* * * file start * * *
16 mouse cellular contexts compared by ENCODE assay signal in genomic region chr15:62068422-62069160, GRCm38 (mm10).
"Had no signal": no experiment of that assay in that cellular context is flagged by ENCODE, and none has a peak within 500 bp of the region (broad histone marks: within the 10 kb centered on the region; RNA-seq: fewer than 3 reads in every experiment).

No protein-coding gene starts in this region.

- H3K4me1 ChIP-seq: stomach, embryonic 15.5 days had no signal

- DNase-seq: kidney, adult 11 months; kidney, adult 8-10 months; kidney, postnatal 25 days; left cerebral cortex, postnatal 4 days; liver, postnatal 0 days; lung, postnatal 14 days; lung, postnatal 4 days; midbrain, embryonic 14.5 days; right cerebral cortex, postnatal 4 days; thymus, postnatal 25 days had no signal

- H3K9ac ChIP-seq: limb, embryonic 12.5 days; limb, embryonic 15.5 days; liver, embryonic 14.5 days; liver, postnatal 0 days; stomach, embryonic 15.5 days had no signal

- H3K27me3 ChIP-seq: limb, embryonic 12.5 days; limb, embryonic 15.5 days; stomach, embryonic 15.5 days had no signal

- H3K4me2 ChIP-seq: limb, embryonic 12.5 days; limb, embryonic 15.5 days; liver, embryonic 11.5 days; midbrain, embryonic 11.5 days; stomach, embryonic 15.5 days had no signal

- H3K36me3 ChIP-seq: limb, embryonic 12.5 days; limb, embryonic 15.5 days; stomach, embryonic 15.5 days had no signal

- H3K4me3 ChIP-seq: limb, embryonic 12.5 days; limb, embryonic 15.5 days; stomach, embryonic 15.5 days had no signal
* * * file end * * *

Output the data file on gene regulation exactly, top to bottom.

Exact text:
16 mouse cellular contexts compared by ENCODE assay signal in genomic region chr15:62068422-62069160, GRCm38 (mm10).
"Had no signal": no experiment of that assay in that cellular context is flagged by ENCODE, and none has a peak within 500 bp of the region (broad histone marks: within the 10 kb centered on the region; RNA-seq: fewer than 3 reads in every experiment).

No protein-coding gene starts in this region.

- H3K4me1 ChIP-seq: stomach, embryonic 15.5 days had no signal

- DNase-seq: kidney, adult 11 months; kidney, adult 8-10 months; kidney, postnatal 25 days; left cerebral cortex, postnatal 4 days; liver, postnatal 0 days; lung, postnatal 14 days; lung, postnatal 4 days; midbrain, embryonic 14.5 days; right cerebral cortex, postnatal 4 days; thymus, postnatal 25 days had no signal

- H3K9ac ChIP-seq: limb, embryonic 12.5 days; limb, embryonic 15.5 days; liver, embryonic 14.5 days; liver, postnatal 0 days; stomach, embryonic 15.5 days had no signal

- H3K27me3 ChIP-seq: limb, embryonic 12.5 days; limb, embryonic 15.5 days; stomach, embryonic 15.5 days had no signal

- H3K4me2 ChIP-seq: limb, embryonic 12.5 days; limb, embryonic 15.5 days; liver, embryonic 11.5 days; midbrain, embryonic 11.5 days; stomach, embryonic 15.5 days had no signal

- H3K36me3 ChIP-seq: limb, embryonic 12.5 days; limb, embryonic 15.5 days; stomach, embryonic 15.5 days had no signal

- H3K4me3 ChIP-seq: limb, embryonic 12.5 days; limb, embryonic 15.5 days; stomach, embryonic 15.5 days had no signal